Possible geographies: a passing encounter in a café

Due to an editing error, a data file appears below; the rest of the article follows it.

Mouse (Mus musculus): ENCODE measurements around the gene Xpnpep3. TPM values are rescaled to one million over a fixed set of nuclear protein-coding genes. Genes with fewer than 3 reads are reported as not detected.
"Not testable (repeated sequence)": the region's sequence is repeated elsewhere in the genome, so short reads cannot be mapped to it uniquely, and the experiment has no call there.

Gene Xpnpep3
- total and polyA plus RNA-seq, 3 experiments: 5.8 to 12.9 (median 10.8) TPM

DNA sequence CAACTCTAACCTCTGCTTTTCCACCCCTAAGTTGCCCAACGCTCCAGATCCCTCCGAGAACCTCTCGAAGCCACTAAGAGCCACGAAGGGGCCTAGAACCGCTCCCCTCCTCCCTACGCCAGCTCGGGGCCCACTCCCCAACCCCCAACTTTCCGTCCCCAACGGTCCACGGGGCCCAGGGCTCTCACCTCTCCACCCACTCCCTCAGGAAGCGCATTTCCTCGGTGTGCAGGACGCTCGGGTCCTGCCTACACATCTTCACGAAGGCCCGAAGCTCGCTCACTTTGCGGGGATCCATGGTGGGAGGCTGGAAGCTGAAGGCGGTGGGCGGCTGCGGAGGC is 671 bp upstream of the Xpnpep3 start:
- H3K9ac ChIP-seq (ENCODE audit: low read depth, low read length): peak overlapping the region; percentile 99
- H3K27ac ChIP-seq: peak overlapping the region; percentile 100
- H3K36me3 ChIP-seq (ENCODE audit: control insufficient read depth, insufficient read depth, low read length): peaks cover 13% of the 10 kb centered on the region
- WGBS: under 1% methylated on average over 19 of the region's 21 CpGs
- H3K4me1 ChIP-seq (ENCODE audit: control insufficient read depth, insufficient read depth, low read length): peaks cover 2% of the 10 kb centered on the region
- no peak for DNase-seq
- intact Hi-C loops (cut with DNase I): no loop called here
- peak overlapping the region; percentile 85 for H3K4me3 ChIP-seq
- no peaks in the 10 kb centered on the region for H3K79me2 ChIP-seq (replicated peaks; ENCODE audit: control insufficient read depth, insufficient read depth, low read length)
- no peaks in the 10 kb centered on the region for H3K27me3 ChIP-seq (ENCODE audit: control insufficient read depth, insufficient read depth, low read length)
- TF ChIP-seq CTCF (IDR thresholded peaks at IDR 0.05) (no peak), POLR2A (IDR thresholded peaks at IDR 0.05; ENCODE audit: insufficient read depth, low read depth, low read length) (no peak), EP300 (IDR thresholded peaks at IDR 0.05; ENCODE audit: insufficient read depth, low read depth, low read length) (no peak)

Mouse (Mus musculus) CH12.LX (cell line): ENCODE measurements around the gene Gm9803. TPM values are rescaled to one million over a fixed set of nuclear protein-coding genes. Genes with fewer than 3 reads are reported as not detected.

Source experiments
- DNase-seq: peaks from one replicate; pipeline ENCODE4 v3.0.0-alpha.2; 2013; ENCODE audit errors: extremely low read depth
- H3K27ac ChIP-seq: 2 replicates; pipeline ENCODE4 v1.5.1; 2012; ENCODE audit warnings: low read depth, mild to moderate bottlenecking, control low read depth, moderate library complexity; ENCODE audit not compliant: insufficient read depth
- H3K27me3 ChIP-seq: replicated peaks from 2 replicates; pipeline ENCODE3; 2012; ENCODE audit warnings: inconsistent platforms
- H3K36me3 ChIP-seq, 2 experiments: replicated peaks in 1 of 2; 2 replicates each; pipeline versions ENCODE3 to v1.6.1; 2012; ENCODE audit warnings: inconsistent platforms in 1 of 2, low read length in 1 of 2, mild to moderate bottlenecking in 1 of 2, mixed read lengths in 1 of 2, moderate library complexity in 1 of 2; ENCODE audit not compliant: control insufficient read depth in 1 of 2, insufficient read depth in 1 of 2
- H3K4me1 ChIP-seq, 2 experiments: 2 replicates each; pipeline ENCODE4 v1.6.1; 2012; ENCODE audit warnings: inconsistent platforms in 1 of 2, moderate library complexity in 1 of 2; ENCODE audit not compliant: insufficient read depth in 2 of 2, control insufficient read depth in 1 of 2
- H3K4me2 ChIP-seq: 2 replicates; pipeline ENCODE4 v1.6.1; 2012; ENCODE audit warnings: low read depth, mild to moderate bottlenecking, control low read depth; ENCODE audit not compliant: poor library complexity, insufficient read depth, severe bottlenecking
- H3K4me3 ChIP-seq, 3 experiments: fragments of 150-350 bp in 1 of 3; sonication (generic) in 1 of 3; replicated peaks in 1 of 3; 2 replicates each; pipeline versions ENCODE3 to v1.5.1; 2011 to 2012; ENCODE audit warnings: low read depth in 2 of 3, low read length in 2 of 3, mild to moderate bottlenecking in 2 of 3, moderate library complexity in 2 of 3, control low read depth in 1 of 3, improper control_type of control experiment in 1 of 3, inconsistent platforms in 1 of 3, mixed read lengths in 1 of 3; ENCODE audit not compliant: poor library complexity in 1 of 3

The rise of non-representational theory in human geography has prompted searching questions about how researchers might 'represent' what they encounter in their fieldwork. A central problem is that we reach an insurmountable impasse, an aporia, because we cannot share thoughts, meanings, feelings, etc., in a manner faithful to our experience of them or equally that certain spectacular or horrific events and encounters escape their retelling. We argue that this impossibility should not become a warrant for withdrawing from the world, and instead propose that close descriptions can still be offered of particular encounters, attending in the process to the situated, embodied sense-making work being (unavoidably) undertaken by the peoples involved that makes those encounters what they are. Such work may be threatened by scepticism, because it assumes the possibility of representation being at least partially successful, here and now, and relies on the 'just-thisness' of things. Scholars of social life can, scepticism contained, learn much from taking seriously how any encounter unfolds without transcendental or structural guarantee in the immediacy of the life-worlds where it is made and re-made.